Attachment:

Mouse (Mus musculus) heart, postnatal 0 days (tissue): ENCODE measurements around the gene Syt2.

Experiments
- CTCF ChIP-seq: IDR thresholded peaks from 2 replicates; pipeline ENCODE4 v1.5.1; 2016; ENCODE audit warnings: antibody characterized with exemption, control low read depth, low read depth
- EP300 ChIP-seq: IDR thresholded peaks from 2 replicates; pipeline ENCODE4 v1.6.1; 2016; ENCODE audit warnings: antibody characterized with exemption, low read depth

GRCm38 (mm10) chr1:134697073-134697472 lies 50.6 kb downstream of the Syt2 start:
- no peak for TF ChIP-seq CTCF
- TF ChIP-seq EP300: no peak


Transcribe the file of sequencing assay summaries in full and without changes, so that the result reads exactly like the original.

Mouse (Mus musculus) heart, postnatal 0 days (tissue): ENCODE measurements around the gene Syt2.

Experiments
- CTCF ChIP-seq: IDR thresholded peaks from 2 replicates; pipeline ENCODE4 v1.5.1; 2016; ENCODE audit warnings: antibody characterized with exemption, control low read depth, low read depth
- EP300 ChIP-seq: IDR thresholded peaks from 2 replicates; pipeline ENCODE4 v1.6.1; 2016; ENCODE audit warnings: antibody characterized with exemption, low read depth

GRCm38 (mm10) chr1:134697073-134697472 lies 50.6 kb downstream of the Syt2 start:
- no peak for TF ChIP-seq CTCF
- TF ChIP-seq EP300: no peak